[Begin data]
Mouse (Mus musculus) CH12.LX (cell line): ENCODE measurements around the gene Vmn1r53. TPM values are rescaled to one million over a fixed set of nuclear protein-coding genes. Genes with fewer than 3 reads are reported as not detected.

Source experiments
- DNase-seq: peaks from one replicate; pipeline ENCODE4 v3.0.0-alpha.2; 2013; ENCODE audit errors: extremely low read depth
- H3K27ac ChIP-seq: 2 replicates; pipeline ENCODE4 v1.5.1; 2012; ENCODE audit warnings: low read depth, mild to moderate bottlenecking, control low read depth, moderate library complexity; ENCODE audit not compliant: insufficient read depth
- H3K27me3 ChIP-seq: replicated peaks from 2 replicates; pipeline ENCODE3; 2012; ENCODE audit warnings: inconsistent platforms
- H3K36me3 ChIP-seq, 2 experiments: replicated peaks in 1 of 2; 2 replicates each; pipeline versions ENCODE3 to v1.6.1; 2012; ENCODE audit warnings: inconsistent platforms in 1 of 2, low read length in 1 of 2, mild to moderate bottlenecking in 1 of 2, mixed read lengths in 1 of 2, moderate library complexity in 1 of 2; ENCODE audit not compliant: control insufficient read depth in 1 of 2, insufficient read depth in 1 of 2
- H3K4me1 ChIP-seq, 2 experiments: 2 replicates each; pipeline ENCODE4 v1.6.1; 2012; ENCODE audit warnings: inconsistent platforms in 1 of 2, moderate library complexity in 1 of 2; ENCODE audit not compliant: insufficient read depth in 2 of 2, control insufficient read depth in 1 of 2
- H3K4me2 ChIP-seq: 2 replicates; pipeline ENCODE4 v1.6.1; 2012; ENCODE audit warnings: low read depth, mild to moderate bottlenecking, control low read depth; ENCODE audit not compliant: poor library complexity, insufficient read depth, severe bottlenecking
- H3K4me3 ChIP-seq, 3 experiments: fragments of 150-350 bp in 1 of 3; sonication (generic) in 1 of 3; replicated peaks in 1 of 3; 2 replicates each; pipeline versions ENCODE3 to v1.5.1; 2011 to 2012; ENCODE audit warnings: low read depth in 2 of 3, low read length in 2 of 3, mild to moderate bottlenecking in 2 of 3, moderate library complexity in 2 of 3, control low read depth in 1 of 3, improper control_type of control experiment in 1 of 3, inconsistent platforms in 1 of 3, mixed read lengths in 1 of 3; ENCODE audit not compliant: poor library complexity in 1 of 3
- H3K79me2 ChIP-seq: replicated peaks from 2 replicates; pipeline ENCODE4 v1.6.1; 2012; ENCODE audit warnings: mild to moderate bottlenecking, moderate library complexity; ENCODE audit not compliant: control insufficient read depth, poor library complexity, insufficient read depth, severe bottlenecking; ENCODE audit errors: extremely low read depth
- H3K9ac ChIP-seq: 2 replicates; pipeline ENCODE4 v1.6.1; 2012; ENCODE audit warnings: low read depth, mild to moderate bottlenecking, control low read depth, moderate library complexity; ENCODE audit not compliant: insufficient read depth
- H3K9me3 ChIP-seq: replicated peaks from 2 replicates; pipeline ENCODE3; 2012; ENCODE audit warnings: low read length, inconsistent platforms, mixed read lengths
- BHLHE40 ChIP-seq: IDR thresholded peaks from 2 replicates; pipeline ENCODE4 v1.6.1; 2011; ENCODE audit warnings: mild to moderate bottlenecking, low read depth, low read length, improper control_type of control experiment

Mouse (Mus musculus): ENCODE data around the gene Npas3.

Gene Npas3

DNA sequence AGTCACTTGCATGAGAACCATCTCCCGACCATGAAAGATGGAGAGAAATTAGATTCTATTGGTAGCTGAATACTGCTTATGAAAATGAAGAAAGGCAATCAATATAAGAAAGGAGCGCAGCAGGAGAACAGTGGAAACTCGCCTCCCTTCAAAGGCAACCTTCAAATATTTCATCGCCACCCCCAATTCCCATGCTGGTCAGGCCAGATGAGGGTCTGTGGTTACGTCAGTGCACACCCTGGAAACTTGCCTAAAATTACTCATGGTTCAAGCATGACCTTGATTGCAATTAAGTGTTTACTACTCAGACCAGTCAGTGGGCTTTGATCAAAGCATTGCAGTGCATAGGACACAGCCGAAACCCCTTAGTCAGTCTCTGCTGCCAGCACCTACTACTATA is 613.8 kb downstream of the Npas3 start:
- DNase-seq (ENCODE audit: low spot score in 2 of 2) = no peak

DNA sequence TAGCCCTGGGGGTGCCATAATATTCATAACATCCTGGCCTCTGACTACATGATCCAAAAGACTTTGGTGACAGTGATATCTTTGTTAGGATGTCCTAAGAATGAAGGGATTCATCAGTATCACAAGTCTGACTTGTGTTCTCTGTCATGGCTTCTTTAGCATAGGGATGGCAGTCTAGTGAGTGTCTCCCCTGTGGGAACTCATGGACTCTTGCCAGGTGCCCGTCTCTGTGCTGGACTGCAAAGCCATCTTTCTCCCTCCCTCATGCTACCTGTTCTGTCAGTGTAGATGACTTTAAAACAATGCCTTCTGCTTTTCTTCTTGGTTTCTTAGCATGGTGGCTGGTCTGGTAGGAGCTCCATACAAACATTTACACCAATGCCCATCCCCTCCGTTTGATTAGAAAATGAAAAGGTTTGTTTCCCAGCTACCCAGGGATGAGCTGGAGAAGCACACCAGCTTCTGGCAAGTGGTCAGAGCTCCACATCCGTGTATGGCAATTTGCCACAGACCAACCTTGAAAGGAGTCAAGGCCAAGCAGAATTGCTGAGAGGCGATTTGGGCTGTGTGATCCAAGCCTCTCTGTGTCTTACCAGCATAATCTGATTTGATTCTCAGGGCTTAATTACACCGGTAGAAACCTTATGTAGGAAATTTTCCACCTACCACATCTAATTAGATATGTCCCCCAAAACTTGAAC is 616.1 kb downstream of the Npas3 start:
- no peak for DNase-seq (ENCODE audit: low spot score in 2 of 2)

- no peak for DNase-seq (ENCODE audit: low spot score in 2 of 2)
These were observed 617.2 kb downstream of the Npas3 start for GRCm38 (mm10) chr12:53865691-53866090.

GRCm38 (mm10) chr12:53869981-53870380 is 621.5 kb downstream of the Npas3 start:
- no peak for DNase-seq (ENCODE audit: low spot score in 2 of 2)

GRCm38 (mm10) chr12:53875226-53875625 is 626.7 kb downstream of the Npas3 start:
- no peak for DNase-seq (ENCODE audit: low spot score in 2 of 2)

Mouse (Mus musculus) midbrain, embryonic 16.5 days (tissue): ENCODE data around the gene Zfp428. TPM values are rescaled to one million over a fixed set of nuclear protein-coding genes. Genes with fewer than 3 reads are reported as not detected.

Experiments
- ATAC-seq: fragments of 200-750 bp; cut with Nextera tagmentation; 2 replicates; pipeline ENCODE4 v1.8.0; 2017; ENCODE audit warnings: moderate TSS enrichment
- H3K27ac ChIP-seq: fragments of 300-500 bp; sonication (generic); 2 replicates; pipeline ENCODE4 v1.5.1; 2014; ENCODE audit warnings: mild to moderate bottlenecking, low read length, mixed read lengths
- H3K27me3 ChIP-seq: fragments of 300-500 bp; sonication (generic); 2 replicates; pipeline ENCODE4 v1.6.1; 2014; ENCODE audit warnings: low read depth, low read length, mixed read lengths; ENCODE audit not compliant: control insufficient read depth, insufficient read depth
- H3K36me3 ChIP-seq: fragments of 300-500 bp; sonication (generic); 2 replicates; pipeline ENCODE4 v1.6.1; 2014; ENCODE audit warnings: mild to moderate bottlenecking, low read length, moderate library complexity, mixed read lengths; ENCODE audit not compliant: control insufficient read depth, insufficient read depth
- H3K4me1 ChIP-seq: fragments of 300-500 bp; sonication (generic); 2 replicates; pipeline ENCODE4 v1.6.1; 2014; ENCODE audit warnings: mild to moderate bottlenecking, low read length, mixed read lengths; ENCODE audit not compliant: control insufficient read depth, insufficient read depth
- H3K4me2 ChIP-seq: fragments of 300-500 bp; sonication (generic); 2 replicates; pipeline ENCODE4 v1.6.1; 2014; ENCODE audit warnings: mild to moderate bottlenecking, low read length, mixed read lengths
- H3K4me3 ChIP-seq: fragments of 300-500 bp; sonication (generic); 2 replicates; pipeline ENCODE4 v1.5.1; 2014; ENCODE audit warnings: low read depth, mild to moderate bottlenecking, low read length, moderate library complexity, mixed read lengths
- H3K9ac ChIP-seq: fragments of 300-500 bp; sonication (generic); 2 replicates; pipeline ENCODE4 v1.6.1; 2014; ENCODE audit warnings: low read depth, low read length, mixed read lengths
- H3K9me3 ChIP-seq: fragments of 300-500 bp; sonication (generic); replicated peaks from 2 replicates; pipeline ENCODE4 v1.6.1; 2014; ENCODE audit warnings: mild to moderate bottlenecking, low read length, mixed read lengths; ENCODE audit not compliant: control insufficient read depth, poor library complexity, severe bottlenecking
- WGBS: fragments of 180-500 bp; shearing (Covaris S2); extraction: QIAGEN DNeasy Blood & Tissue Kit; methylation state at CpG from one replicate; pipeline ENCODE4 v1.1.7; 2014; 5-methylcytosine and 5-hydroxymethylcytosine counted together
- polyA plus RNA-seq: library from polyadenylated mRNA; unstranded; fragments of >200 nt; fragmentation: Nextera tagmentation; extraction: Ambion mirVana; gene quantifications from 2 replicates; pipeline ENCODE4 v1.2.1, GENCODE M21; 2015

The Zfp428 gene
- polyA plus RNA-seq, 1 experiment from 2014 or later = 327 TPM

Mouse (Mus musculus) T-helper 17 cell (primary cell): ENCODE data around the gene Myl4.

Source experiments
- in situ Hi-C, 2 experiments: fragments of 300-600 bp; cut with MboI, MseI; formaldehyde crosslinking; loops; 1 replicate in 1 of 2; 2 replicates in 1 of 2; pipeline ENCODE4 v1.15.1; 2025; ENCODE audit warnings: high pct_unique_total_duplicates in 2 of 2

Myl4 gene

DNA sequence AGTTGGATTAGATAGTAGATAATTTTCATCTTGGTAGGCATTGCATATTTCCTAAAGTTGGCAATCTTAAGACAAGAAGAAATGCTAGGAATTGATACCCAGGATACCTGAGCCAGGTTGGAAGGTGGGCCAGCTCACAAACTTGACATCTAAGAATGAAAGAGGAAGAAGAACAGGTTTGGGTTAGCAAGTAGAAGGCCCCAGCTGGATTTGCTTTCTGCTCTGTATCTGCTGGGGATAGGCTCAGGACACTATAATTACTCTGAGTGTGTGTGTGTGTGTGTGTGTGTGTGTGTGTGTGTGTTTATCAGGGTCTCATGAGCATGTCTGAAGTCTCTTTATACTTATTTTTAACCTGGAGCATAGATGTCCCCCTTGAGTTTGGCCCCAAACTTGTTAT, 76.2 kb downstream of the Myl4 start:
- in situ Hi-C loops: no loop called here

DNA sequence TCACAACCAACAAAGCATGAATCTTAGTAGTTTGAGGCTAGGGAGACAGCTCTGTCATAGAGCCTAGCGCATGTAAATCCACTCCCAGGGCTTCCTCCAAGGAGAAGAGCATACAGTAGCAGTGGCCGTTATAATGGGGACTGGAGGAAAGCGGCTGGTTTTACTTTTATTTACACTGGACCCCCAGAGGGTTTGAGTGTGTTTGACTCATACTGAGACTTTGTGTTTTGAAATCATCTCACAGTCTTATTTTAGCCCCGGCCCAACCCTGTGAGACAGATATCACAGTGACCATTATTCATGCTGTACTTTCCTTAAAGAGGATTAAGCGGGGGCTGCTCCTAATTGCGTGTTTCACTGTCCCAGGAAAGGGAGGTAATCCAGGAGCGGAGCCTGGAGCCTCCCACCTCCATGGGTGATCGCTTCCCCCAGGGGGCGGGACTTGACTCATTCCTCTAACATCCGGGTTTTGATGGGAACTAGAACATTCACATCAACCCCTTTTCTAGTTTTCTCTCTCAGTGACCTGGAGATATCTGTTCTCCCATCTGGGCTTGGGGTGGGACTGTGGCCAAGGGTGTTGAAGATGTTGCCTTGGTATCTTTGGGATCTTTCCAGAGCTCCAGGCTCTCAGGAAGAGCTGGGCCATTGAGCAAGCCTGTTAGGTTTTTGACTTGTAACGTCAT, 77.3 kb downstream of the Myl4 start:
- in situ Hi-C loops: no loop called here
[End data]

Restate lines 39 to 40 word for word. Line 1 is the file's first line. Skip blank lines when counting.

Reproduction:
The Zfp428 gene
- polyA plus RNA-seq, 1 experiment from 2014 or later = 327 TPM